It wasn’t something the Cercanians were expecting, eventually slowing down in their attack.

But they didn’t stop.

They didn’t stop until the whole of Danitta was dead.

Yet, just weeks before the death of the country was complete, the Danittan government handed over their most prized possession to the Nanomians, trusting them with its care. The Nanomians, stubborn in their ways, traded back an item that was similar, though not as great in importance. The Danittans, flattered, swore that they would carry it with them to the final grave.

None of them knew how soon that truly was.

* * * * *

Amy shut her phone, tears sliding down her cheeks. The phone call had resounded deep within her, reminding her of the bullet that had barely missed her just three years ago.

Her thoughts drifted to the toddler down the hall, probably sucking on his thumb in his sleep like he always did, slowly but surely creating the dreaded buckteeth.

They then traversed downstairs, where her husband was probably asleep on the couch, a western movie playing softly on the TV in front of him.

Lastly, they went to the little girl in the room just next to hers, who was cuddling with her doll and dreaming of nothing but happy thoughts.

Amy didn’t want to share what she just learned, but she knew she must.

I gotta tell her.

She pushed herself off the bed, passing through the doorframe and into the dark hall. Matt’s door was shut at the end, but the girl’s room to the left was cracked like always. The doorknob was constantly jamming open, which suited their orange tabby just fine. It meant he could always be in at least one bedroom for the night.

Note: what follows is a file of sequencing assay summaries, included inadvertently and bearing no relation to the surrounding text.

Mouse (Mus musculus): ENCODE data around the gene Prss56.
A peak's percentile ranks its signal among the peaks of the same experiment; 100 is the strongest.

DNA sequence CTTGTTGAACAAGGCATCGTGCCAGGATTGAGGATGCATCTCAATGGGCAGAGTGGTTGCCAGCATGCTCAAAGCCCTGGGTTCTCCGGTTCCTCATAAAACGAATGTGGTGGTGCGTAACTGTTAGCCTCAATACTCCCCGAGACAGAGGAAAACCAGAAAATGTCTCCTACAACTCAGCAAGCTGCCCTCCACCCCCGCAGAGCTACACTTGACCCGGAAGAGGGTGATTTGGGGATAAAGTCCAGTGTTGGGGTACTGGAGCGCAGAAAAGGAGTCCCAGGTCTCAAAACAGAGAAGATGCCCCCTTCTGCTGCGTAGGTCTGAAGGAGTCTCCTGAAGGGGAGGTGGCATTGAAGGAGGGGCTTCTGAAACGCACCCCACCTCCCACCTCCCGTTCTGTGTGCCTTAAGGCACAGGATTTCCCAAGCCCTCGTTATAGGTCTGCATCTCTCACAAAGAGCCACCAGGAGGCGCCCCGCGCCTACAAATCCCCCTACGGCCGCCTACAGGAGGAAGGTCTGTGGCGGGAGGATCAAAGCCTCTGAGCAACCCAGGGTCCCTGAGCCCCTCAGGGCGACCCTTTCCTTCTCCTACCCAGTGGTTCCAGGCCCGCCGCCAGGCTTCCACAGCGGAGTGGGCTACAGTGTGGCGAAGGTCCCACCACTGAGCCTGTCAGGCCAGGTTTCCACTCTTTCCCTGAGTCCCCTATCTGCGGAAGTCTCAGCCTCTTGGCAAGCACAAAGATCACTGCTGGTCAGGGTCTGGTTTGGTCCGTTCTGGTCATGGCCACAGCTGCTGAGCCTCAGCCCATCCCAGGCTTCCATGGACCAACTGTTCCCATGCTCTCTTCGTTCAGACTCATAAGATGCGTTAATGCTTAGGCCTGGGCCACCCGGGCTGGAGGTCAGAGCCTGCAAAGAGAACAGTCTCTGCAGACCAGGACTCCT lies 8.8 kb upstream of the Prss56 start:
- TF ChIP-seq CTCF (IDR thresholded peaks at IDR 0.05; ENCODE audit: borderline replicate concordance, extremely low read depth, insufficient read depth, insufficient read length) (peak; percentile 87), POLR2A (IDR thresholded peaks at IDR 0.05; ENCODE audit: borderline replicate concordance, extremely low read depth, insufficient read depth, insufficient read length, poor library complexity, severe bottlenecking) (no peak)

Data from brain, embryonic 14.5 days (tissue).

Amy quickly went towards her son’s room, though only to turn the hallway light on before retracing her steps to her daughter’s room. Amy could hear her stirring, the light slowly dragging her back into reality.

With a ragged sigh, Amy pushed open the door.

“Naomi? Sweetie, are you awake?” Amy called out softly, praying that the girl stayed asleep. It would be so much better for her that way.

“Mommy?” came the groggy voice, and Amy saw two blue eyes peering back at her from under the covers on the other side of the room. “What’s wrong?”

Amy winced. Her trembling voice had obviously given her away. Gulping, she crossed the room swiftly at sat on the edge of the bed, laying one shaking hand on her daughter’s head.

“Naomi, Danielle passed away a few minutes ago.” Amy’s heart dropped out of her as she felt the girl stiffen before her, curling tighter around the doll.

Images of the two girls passed before Amy’s eyes. The tea parties, the playdates, the constant smiles on both their faces. Even though one was in a wheelchair. And completely bald.

She remembered just a few weeks ago that Naomi had asked to give Danielle a Madeline doll. Her reasoning was simple but powerful. It was the same reason Naomi had that doll herself.

“Now she has a doll with the same scar we do! Though Madeline got hers because of her appendix, not her kidney.” The girl had stated matter-of-factly.

But Danielle, sweet Danielle, had given Naomi a Danielle doll, to remember her by, so that Naomi would always have a piece of her.

Amy wished that Naomi had more than just a doll, that she had the whole person instead.

She curled around her daughter, holding her close as the girl wept for the one friend who understood her and what she had gone through.